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Title: Spain’s Deficit Tests Europe’s Financial Rules
Author: Fraser Trevor
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  ONLY months after they tightened the rules for the euro, Europeans are again confronting a question posed a decade ago: Is their rule book...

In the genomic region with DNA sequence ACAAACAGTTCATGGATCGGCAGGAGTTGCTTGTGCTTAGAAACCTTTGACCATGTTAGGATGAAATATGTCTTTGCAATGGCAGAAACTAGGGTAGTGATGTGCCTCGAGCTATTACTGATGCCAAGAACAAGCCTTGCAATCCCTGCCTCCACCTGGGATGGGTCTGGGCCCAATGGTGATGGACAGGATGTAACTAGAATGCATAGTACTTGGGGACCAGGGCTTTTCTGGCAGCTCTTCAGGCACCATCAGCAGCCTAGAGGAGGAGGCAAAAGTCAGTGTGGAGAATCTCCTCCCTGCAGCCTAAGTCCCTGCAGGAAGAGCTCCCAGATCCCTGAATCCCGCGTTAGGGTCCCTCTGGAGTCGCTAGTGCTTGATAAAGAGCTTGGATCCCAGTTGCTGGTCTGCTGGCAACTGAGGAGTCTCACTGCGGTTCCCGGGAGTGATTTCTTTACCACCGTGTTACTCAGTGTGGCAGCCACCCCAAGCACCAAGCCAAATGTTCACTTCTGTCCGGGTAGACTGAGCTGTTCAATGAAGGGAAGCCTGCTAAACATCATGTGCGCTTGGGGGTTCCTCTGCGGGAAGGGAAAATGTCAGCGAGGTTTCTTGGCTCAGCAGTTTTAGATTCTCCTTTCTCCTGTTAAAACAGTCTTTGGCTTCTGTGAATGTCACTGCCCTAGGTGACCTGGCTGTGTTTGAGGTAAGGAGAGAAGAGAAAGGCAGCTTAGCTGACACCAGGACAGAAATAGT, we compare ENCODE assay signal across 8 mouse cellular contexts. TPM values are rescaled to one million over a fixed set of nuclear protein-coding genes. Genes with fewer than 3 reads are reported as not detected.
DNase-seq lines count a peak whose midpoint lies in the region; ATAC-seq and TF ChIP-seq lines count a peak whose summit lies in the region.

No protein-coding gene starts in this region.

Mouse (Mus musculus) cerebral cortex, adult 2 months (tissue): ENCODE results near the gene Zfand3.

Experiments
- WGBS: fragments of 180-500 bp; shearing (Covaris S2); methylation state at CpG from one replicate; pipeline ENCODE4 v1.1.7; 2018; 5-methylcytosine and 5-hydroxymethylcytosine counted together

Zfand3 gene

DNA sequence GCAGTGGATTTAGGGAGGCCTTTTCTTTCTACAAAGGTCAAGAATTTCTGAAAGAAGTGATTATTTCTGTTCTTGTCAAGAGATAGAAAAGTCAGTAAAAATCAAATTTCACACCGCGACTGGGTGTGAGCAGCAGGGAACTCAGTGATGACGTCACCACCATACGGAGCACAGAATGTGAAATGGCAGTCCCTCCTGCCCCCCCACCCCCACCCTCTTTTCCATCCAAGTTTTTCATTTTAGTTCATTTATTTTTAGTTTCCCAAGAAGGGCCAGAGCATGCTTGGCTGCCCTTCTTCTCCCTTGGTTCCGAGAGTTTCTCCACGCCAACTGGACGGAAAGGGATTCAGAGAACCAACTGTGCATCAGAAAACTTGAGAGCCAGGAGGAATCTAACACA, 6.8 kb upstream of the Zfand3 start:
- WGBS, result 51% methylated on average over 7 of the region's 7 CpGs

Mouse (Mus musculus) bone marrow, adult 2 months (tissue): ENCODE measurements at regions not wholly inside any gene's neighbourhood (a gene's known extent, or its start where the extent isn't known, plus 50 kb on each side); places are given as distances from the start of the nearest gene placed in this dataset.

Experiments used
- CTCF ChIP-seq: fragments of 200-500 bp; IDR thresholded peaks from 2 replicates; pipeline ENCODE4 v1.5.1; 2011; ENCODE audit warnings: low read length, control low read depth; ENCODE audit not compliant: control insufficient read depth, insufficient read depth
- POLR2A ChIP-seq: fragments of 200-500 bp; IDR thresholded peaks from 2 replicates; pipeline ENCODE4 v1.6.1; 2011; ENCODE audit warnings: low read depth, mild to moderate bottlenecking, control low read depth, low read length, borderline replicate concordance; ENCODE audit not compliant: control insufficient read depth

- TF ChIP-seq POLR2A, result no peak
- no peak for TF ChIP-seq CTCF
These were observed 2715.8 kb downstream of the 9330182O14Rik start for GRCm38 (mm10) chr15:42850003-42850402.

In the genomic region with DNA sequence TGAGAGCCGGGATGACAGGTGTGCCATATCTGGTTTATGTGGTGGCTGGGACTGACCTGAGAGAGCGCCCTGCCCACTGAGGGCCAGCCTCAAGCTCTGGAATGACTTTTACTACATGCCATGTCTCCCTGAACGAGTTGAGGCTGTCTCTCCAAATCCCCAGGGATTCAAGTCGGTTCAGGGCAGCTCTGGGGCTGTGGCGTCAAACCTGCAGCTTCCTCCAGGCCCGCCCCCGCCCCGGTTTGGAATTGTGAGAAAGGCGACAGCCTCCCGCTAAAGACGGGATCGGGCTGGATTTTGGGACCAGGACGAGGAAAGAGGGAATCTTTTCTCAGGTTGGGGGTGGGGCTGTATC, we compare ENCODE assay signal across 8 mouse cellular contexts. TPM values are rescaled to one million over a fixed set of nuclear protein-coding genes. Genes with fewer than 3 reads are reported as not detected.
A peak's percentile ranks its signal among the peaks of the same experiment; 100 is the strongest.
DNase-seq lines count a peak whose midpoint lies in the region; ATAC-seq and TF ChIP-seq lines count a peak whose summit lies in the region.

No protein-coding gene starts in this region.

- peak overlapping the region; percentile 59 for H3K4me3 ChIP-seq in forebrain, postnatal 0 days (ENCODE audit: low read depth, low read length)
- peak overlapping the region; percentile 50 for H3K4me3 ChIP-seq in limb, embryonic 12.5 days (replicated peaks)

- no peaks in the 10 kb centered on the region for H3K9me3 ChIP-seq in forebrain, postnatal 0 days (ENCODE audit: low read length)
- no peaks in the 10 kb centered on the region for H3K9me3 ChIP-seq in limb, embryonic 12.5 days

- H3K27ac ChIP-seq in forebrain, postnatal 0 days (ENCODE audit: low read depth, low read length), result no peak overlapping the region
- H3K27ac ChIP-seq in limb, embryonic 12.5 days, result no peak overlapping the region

ONLY months after they tightened the rules for the euro, Europeans are again confronting a question posed a decade ago: Is their rule book in fact a little stupid? In 2002, Romano Prodi, then the president of the European Commission, provoked widespread criticism by using the word “stupid” to describe the Stability and Growth Pact, a set of rules intended to maintain the stability of the euro zone by imposing fiscal discipline on member states. Now Spain is pressing for leniency, using more polite language but a similar argument. Deep in recession, Spain is not close to hitting European Union target dates for cutting its budget deficit to acceptable levels. And that, according to the logic of the new rules, ought to begin a process leading to the imposition of fines against Spain’s government. Euro zone finance ministers are set to discuss Spain’s economic situation Thursday in Brussels. It may come up again when European heads of government take part in a two-day meeting to discuss policies intended to increase economic growth. The new center-right Spanish government led by Prime Minister Mariano Rajoy faces a severe economic squeeze. To hit the European Union’s deficit target it would need to impose another austerity package that, according to estimates, would be more than double the 15 billion euros, or $20 billion, of tax increases and spending cuts already agreed to this year. And Spain is entering its second recession since the sovereign debt crisis began and is struggling with an unemployment rate of nearly 23 percent. But the European authorities face a dilemma, too. The Spanish case illustrates a design flaw in the euro rule book — fining a nation in financial trouble can only make matters worse. Even insisting on more austerity could drive Spain over the edge. Inaction, however, could threaten the credibility of the revised rule book when financial markets remain nervous. While the European Commission, the executive body of the 27-nation European Union, has issued tough warnings to some smaller nations, including Hungary — which is outside the euro zone and subject to different sanctions — Spain is the first large country to run afoul of the strengthened rules. The issue is particularly delicate because when France and Germany violated the original pact in 2003 by running up excessive deficits, the agreement was softened. And some policy makers have said that is one reason euro nations did not weather the financial crisis better. Last year the pact was strengthened to make sanctions more difficult to avoid and to make overall debt levels a bigger factor in determining whether penalties should be applied. Jean Pisani-Ferry, director of Bruegel, an economic research institute in Brussels, said Spain posed a substantial test for the new rules. “It is big because it is a bigger country and this is a tough case: how to reconcile fiscal discipline and economic realism,” he said. “Spain is facing a true recession,” he added, with estimates that its economy will continue to contract. “The commission is forecasting minus 1 percent, the Bank of Spain minus 1.5 percent, and there is no shortage of people forecasting even less. I think they should be careful at a time when they are embarking on a large number of reforms.” But Mr. Pisani-Ferry added that the European Commission had latitude in determining whether a country had violated the new rules. The commission will recommend how to proceed, and, if it has determined that Spain has tried its best to meet the target dates but has been blown off course by events outside its control, the European Commission can propose new target dates. Under the Stability and Growth Pact, European nations are supposed to keep their budget deficits below 3 percent of gross domestic product and their debt levels below 60 percent of G.D.P. Spain’s target was a deficit of 6 percent of G.D.P. in 2011, 4.4 percent in 2012 and 3 percent in 2013. On Monday, though, the Spanish government said it ended 2011 with a deficit of 8.5 percent of G.D.P. Speaking in Brussels on Wednesday, the president of the European Commission, José Manuel Barroso, said he was awaiting more information from Madrid, and the new Spanish budget, due to be presented in March. “The reality regarding Spain is that we do not yet have a full picture of Spain’s fiscal slippage last year and the reasons for that slippage,” Mr. Barroso said. “Only then, when we receive the concrete information, we’ll be able to take a position.” He expressed confidence that the new budget “will be fully in line with the Stability and Growth Pact rules.” The national government in Madrid has blamed Spain’s regional governments, estimating that they accounted for about two-thirds of the slippage last year. The regions ended 2011 with an average deficit equivalent to 2.94 percent of G.D.P., compared with a target of 1.3 percent. Spain is one of at least 23 European Union nations in violation of the bloc’s rules, subject to what is known as “excessive deficit procedure,” with closer monitoring and clear targets. But it was already given the benefit of the doubt in December 2009, when it was allowed an extra year to reach the 3 percent deficit level. All of which makes for a difficult decision for the commission, which must walk a tightrope between squeezing Spain’s economy too much and undermining the new rules. Mr. Pisani-Ferry said he believed that it should worry more about the first of those factors than the second. “Credibility rests also on the fact that what you do is economically sensible,” he said.


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